From Summitry to Panarchy: Issues of Global, Regional and Indigenous Environmental Governance in the Pacific
University of Otago
There is a perception in much of the Pacific that environmental issues are going off the agenda. There may be many reasons, with over-governance, over-commitment, too much money, too little money, lack of indigenous community involvement, misunderstanding of local needs being just some of the ones given. Some feel that such a failure of environmental governance could lead to a type of anarchy or ‘panarchy’, but such a belief ignores positive instances of indigenous communities taking control, alone or in tandem with appropriate experts, demonstrating that national and local community projects can have very successful outcomes. More shared understanding of local knowledge and a willingness to engage by donors, communities and regional organizations could, if factored into Pacific environmental management, lead to more productive outcomes. These possibilities are outlined with reference to examples from environmental projects in Fiji and the Republic of the Marshall Islands that demonstrate the range of indigenous community and national responses to large-scale environmental projects.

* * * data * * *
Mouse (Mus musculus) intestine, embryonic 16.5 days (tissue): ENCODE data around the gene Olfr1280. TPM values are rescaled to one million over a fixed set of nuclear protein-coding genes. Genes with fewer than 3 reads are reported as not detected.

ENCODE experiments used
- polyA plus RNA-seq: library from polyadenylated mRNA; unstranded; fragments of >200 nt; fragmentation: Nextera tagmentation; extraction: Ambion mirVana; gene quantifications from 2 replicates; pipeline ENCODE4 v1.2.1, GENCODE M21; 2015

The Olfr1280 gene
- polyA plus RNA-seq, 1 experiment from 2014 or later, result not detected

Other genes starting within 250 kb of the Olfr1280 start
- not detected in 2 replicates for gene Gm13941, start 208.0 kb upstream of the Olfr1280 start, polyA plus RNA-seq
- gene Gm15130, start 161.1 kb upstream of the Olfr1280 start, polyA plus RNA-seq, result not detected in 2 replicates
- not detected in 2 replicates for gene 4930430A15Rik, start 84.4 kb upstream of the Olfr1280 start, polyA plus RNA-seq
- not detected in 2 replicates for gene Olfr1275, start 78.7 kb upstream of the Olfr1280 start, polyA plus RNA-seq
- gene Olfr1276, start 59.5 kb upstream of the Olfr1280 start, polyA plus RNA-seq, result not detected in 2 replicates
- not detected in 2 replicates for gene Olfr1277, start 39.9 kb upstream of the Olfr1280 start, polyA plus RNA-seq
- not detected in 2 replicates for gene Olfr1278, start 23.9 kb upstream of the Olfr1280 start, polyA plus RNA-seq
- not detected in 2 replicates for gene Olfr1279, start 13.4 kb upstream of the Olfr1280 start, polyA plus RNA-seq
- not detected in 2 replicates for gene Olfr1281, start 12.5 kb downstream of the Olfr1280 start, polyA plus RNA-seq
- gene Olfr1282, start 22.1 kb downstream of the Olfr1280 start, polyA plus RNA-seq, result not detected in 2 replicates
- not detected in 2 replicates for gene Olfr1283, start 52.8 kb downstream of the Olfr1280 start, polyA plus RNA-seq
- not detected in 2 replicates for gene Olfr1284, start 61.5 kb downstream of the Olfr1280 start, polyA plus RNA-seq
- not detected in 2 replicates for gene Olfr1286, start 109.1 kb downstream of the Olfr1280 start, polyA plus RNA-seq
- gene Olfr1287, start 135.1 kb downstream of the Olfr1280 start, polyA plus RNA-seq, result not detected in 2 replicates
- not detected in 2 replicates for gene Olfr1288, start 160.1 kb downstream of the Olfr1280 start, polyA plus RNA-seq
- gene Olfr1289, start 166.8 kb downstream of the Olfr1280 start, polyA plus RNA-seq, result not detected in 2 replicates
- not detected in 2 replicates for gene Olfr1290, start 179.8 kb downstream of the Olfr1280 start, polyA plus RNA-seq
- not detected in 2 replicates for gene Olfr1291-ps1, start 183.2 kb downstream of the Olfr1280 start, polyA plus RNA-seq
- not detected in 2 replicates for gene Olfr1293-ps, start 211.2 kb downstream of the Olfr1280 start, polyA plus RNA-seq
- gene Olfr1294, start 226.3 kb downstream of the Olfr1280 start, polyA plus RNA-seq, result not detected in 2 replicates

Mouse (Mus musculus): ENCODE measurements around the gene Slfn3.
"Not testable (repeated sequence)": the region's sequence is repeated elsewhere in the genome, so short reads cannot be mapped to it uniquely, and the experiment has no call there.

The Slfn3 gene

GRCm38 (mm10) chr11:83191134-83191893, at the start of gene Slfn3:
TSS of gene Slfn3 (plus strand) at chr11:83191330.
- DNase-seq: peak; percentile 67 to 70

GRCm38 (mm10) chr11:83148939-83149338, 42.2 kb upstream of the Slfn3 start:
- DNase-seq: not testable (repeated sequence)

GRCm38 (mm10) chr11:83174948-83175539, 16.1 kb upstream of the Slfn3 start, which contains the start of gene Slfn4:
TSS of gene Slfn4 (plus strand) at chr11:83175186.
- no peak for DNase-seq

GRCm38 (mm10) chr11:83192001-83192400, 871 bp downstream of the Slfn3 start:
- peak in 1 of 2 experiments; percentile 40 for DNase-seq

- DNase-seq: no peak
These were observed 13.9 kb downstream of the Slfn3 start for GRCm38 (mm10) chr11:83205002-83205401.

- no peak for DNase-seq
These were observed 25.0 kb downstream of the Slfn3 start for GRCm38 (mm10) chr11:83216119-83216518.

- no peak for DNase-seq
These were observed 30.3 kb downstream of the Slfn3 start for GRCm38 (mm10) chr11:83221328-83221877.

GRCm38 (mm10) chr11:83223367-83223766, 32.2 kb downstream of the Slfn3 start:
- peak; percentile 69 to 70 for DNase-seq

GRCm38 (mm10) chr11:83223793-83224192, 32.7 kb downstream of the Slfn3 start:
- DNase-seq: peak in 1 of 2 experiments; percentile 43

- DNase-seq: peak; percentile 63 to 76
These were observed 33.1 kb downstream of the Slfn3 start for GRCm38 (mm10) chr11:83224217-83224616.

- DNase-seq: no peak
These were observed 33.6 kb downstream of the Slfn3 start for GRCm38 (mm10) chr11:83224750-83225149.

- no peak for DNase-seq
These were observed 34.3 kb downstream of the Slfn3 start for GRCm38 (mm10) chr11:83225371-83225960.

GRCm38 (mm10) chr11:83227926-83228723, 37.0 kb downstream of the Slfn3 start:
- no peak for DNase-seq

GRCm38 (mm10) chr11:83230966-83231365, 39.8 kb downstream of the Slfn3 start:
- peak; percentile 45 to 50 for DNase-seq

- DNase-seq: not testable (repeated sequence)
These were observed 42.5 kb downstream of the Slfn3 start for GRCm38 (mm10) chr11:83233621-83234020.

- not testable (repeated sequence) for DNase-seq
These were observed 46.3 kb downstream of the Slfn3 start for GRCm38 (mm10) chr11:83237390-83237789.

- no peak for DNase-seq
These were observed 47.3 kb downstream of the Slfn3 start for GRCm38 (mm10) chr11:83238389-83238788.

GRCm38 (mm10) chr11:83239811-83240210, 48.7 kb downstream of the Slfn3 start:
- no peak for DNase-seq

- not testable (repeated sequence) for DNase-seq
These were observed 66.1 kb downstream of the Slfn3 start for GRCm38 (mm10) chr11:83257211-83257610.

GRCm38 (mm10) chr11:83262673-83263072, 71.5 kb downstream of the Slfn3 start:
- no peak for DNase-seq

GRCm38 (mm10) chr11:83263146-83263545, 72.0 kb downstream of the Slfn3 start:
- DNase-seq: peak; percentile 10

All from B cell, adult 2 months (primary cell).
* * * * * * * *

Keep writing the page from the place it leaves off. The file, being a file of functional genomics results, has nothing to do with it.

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© borderlands ejournal 2008